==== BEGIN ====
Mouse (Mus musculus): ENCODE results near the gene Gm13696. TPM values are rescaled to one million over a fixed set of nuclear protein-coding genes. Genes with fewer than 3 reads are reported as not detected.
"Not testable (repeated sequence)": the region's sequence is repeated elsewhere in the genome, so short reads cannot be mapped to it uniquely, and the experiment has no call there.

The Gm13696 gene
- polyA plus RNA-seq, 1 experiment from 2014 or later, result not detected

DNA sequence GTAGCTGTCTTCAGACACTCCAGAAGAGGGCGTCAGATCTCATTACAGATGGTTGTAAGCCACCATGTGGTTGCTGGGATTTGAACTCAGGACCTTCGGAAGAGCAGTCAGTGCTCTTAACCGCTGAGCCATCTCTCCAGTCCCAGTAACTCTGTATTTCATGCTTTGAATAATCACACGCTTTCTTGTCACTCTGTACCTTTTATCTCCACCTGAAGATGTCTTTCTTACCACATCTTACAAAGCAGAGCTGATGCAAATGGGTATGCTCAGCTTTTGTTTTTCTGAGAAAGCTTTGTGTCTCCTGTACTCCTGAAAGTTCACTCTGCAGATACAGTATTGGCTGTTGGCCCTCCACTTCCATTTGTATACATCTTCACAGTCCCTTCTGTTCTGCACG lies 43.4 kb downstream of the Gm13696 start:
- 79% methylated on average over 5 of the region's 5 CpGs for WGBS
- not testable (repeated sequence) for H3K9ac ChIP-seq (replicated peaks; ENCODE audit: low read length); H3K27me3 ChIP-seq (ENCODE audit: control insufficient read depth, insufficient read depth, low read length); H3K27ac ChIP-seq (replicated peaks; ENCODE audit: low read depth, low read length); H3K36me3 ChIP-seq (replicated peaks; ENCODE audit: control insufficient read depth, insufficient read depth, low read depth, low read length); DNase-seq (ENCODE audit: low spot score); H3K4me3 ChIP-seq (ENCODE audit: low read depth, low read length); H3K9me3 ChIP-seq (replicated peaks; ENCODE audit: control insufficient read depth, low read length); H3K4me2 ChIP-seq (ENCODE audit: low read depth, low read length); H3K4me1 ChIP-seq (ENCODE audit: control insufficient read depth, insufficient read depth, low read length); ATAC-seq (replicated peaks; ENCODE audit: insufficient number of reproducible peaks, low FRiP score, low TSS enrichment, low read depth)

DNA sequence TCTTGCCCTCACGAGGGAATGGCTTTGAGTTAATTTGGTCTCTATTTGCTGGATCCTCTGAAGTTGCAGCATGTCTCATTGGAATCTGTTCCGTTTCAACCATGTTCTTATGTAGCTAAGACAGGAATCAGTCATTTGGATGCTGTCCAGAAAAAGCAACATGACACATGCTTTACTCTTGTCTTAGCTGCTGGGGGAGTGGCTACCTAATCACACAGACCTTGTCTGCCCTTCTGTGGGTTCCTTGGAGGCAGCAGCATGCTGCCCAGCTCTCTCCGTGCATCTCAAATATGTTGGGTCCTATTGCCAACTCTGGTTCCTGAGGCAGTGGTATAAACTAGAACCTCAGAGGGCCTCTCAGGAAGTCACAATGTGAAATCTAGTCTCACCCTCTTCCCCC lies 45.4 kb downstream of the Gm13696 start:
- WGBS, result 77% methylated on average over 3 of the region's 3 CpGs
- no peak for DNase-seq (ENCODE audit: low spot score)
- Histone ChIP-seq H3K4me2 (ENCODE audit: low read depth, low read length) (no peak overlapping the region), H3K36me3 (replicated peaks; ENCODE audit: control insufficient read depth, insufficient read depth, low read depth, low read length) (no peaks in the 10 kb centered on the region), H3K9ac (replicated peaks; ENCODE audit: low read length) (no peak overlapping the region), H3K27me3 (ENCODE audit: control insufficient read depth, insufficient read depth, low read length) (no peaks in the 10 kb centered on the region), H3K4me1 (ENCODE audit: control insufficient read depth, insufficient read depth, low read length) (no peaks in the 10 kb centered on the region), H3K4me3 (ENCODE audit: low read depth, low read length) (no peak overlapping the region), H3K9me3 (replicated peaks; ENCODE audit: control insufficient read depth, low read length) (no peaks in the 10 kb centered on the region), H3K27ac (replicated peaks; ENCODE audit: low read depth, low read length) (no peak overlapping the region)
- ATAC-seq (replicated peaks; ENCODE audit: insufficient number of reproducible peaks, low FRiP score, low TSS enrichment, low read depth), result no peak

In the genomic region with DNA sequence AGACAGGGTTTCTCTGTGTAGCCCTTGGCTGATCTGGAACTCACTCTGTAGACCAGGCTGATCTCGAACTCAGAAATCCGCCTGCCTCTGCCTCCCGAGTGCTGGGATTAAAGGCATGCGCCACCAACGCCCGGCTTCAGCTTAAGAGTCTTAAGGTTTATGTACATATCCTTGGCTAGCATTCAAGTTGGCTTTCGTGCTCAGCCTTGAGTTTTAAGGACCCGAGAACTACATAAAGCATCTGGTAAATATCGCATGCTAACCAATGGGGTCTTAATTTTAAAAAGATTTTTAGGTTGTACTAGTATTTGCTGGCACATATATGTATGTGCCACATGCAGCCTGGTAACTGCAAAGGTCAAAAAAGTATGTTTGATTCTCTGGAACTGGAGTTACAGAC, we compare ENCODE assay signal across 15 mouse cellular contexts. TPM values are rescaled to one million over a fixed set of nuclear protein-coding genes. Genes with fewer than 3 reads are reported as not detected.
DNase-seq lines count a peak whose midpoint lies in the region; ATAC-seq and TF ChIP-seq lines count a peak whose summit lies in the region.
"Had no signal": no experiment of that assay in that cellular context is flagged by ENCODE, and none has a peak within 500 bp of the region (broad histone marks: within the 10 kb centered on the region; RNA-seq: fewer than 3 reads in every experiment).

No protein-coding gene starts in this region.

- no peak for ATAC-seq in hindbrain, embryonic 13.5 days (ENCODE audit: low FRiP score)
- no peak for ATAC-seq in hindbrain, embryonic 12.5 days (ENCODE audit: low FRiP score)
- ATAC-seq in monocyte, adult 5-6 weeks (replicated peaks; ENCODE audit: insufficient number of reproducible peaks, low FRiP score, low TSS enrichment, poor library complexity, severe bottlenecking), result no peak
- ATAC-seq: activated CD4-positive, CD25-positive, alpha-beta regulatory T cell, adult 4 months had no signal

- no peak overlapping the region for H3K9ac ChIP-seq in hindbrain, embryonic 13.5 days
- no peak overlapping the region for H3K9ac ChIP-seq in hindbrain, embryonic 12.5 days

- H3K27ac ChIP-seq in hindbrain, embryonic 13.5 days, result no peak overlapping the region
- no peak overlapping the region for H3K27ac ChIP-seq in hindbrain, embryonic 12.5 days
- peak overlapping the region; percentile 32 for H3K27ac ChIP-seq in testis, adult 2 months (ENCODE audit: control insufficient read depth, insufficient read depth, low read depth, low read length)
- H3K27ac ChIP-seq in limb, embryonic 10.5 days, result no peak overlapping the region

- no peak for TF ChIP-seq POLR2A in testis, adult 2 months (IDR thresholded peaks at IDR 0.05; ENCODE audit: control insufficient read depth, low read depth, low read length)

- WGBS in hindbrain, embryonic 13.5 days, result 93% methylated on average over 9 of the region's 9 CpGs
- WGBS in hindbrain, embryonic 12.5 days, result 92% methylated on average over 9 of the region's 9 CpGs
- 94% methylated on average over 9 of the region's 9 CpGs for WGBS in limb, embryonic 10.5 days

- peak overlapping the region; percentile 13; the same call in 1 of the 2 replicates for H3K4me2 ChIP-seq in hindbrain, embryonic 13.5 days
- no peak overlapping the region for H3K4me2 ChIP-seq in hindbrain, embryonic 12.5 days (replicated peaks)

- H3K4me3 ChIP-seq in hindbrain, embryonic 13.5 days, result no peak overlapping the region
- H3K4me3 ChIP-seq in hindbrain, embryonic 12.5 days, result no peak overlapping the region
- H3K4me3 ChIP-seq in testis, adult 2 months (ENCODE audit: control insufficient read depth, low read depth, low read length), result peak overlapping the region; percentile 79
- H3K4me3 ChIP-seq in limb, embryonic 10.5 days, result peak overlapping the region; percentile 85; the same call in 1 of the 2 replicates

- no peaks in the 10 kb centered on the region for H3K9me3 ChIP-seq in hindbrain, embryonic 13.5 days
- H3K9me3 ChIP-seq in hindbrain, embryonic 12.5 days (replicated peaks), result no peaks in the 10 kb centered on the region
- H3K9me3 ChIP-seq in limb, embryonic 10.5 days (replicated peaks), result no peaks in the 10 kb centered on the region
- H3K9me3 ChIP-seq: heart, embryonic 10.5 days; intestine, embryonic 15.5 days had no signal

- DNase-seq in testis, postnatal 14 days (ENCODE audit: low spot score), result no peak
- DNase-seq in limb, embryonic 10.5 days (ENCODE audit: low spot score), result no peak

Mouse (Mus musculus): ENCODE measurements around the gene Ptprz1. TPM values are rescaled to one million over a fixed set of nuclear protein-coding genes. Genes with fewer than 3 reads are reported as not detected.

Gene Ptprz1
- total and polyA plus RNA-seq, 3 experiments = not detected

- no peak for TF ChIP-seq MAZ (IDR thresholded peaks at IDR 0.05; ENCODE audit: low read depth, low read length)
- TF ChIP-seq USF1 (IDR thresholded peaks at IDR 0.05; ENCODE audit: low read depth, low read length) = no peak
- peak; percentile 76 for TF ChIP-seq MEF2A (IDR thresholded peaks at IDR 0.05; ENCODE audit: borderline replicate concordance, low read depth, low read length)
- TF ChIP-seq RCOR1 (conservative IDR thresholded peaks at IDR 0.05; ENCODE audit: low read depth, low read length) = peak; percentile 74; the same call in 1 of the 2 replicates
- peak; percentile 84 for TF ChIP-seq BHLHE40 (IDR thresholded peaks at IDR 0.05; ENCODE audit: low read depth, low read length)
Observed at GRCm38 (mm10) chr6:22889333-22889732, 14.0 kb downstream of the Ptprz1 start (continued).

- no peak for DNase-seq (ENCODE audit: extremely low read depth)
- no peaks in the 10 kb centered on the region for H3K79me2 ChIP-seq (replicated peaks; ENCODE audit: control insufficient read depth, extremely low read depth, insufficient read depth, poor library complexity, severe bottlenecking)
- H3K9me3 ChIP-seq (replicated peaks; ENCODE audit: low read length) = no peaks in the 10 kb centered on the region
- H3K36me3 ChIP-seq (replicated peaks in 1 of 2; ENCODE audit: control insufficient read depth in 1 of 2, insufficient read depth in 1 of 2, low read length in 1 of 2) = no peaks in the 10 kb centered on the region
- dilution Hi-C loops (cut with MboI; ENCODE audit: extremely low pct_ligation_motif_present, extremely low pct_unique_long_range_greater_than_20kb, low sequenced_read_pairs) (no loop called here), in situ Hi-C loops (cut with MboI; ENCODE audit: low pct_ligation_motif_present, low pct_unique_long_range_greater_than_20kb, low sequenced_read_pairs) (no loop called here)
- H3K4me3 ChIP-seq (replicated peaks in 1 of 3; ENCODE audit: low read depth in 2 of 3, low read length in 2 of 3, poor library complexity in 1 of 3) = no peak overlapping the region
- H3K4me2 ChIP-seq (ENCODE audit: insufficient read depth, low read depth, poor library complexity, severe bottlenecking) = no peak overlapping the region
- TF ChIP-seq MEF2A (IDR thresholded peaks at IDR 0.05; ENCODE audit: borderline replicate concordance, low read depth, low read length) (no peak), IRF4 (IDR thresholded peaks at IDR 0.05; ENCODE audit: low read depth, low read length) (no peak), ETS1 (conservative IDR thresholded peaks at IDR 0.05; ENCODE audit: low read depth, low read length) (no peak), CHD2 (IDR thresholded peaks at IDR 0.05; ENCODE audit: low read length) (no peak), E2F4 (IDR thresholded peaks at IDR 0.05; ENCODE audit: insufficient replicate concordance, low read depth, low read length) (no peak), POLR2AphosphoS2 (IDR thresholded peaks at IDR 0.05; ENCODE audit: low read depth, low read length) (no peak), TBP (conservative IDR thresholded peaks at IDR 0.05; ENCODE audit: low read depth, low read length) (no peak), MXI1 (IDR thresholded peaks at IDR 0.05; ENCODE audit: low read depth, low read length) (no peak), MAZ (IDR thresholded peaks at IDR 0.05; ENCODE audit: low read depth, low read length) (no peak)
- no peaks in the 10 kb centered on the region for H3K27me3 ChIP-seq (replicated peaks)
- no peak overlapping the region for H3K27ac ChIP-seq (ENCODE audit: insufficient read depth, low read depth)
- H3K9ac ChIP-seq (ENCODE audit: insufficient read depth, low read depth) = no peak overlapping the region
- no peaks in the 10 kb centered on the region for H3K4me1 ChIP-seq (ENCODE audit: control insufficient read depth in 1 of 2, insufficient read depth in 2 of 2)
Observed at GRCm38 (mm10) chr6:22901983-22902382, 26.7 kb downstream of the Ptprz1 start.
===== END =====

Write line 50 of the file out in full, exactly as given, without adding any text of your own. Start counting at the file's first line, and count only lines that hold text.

- peak; percentile 84 for TF ChIP-seq BHLHE40 (IDR thresholded peaks at IDR 0.05; ENCODE audit: low read depth, low read length)